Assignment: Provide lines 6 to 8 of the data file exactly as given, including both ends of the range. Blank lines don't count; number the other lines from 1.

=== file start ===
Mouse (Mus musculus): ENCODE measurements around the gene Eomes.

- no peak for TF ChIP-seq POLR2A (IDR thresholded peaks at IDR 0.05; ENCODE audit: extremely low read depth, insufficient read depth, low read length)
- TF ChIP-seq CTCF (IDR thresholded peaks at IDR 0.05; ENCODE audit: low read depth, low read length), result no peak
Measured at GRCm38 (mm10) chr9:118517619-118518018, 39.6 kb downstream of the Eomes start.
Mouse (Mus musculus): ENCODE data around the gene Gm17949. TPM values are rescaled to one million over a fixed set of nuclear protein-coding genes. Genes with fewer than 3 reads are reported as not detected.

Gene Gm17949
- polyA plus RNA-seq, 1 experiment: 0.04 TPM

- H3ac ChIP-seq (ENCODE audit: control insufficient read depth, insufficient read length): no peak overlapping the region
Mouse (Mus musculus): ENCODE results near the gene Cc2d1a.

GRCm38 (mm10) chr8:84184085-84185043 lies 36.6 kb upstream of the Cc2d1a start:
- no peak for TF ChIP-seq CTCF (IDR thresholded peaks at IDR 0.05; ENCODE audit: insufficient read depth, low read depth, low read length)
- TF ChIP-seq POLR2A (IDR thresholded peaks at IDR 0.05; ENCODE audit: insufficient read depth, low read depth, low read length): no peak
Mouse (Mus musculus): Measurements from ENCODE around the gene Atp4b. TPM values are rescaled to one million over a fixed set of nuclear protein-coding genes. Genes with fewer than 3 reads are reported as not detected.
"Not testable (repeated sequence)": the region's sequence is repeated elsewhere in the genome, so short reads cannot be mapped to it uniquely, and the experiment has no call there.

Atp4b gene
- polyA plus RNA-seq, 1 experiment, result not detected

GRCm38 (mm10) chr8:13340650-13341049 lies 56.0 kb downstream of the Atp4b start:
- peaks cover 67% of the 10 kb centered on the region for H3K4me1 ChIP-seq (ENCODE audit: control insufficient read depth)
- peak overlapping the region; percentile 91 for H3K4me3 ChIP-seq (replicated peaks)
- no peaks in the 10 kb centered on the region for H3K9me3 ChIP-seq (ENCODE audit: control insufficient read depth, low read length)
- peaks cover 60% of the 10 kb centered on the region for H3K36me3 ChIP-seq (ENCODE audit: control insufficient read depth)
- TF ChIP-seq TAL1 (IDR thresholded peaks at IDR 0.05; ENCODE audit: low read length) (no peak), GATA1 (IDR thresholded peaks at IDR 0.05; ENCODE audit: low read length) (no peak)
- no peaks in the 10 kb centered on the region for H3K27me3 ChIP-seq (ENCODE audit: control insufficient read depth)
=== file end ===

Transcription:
Gene Gm17949
- polyA plus RNA-seq, 1 experiment: 0.04 TPM

- H3ac ChIP-seq (ENCODE audit: control insufficient read depth, insufficient read length): no peak overlapping the region